Vocal-visual combinations in wild chimpanzees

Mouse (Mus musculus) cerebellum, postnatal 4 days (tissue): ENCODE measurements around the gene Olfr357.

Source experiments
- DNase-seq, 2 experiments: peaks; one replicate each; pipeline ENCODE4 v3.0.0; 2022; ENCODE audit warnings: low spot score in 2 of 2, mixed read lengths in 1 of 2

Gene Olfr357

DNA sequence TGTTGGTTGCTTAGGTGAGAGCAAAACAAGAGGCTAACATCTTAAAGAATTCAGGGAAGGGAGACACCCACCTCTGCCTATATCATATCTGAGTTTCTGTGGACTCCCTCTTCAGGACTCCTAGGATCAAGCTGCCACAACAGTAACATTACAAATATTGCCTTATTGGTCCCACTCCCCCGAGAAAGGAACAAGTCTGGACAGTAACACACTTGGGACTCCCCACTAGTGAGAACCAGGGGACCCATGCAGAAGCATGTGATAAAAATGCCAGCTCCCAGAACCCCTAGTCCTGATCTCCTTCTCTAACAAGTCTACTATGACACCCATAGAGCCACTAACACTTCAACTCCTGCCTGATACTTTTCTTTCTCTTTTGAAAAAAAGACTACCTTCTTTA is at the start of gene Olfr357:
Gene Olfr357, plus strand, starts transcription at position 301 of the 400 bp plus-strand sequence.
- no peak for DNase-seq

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Human communication is strikingly multi-modal, relying on vocal utterances combined with visual gestures, facial expressions and more. Recent efforts to describe multi-modal signal production in our ape relatives have shed important light on the evolutionary trajectory of this core hallmark of human language. However, whilst promising, a systematic quantification of primate signal production which filters out random combinations produced across modalities is currently lacking. Here, through recording the communicative behaviour of wild chimpanzees from the Kibale forest, Uganda we address this issue and generate the first repertoire of non-random combined vocal and visual components. Using collocation analysis, we identify more than 100 vocal-visual combinations which occur more frequently than expected by chance. We also probe how multi-modal production varies in the population, finding no differences between individuals as a function of age, sex or rank. The number of visual components exhibited alongside vocalizations was, however, associated with vocalization type and duration. We demonstrate that chimpanzees produce a vast array of combined vocal and visual components, exhibiting a hitherto underappreciated level of combinatorial complexity. We conclude that a multi-modal approach is crucial to accurately representing the communicative abilities of non-human primates.

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